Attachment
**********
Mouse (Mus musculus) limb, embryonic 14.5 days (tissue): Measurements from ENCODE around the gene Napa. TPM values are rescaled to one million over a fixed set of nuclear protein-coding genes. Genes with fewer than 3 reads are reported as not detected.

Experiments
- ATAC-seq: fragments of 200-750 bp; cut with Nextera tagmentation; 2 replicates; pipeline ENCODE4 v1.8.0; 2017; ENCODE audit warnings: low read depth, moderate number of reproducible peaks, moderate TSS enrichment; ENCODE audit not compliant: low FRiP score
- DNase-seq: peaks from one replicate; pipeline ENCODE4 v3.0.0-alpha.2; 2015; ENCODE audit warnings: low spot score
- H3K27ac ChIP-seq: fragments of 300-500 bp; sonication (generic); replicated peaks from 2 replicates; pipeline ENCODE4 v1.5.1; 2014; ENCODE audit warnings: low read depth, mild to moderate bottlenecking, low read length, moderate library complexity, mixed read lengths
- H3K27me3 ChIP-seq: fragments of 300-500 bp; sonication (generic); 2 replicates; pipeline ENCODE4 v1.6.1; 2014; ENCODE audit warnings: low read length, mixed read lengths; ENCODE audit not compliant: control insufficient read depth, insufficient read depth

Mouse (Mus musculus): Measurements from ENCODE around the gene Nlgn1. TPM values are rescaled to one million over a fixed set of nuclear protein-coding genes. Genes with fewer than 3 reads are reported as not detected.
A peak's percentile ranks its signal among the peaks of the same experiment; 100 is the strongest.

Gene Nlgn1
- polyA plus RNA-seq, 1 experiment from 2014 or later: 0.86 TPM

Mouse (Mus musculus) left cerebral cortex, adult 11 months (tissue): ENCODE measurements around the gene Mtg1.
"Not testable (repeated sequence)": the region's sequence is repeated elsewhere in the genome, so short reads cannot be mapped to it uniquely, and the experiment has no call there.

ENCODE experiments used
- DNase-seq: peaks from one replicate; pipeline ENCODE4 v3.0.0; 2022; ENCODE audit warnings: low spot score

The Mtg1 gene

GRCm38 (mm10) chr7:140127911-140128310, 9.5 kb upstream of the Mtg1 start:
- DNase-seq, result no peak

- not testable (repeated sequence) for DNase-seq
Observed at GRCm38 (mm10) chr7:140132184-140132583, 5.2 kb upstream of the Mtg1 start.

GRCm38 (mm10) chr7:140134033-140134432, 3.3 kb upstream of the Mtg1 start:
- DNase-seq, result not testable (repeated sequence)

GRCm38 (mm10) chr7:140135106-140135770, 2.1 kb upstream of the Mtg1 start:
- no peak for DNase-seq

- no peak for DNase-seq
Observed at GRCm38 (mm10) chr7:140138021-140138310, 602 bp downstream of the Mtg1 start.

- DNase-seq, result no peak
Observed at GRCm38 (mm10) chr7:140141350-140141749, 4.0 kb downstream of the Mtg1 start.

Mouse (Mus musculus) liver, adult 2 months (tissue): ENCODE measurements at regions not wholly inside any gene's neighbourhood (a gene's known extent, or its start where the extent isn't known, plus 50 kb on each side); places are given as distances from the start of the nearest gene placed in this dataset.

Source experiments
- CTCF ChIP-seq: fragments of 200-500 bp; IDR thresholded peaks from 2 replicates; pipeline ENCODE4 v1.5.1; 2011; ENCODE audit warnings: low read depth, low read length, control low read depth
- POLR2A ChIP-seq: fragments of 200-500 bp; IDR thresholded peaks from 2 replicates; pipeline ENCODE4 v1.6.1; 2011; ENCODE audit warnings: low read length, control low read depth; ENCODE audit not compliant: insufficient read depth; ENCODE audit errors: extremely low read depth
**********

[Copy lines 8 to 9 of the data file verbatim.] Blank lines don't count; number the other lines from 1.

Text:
A peak's percentile ranks its signal among the peaks of the same experiment; 100 is the strongest.

Gene Nlgn1